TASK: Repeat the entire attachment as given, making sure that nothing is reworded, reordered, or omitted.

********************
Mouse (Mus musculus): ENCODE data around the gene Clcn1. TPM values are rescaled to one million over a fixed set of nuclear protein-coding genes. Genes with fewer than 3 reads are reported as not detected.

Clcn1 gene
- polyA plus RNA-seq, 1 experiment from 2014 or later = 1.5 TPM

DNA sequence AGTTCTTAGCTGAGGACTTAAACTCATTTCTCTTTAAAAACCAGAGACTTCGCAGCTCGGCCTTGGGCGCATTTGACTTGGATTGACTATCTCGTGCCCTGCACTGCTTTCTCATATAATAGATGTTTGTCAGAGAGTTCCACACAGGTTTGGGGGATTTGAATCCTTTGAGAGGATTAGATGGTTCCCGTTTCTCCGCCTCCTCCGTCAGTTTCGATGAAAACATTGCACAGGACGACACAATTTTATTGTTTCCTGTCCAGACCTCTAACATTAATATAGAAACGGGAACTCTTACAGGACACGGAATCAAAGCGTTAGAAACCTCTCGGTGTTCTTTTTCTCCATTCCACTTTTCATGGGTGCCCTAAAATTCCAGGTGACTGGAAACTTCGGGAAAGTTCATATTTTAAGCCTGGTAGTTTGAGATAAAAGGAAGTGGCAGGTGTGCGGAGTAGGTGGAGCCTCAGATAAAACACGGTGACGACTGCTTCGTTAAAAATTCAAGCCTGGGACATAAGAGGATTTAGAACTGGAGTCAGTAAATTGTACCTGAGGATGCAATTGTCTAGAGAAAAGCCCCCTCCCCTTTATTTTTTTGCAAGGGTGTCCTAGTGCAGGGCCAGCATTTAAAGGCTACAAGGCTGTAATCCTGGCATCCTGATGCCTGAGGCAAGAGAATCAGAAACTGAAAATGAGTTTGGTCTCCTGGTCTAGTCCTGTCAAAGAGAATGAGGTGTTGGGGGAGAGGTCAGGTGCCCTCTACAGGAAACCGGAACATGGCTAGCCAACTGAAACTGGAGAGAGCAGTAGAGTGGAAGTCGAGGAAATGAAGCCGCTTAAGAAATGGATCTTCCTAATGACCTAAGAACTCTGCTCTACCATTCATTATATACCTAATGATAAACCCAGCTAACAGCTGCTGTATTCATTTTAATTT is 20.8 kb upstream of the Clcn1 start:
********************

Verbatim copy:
Mouse (Mus musculus): ENCODE data around the gene Clcn1. TPM values are rescaled to one million over a fixed set of nuclear protein-coding genes. Genes with fewer than 3 reads are reported as not detected.

Clcn1 gene
- polyA plus RNA-seq, 1 experiment from 2014 or later = 1.5 TPM

DNA sequence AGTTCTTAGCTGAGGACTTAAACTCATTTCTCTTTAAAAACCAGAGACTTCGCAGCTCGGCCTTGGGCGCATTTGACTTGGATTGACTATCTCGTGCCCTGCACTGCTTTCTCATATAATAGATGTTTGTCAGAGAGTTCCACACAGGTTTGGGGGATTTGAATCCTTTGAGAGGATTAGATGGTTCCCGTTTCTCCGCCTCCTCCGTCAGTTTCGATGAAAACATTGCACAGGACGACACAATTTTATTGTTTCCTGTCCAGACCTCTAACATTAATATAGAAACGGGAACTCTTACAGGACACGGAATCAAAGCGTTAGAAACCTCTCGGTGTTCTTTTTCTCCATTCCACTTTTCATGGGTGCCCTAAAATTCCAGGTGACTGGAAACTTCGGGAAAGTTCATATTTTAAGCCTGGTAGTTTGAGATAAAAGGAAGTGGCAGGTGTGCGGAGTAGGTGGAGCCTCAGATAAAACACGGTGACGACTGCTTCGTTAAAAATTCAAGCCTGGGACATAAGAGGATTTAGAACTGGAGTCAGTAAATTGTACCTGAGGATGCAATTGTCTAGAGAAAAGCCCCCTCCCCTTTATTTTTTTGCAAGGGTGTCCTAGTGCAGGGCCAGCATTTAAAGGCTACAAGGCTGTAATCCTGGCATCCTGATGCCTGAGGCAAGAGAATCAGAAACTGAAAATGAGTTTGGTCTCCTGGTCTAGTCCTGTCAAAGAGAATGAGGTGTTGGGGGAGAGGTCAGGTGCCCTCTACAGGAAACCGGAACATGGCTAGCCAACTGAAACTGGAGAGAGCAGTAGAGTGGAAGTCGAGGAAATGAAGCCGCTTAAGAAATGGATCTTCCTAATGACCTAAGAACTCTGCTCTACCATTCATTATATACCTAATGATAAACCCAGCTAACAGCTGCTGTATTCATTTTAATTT is 20.8 kb upstream of the Clcn1 start: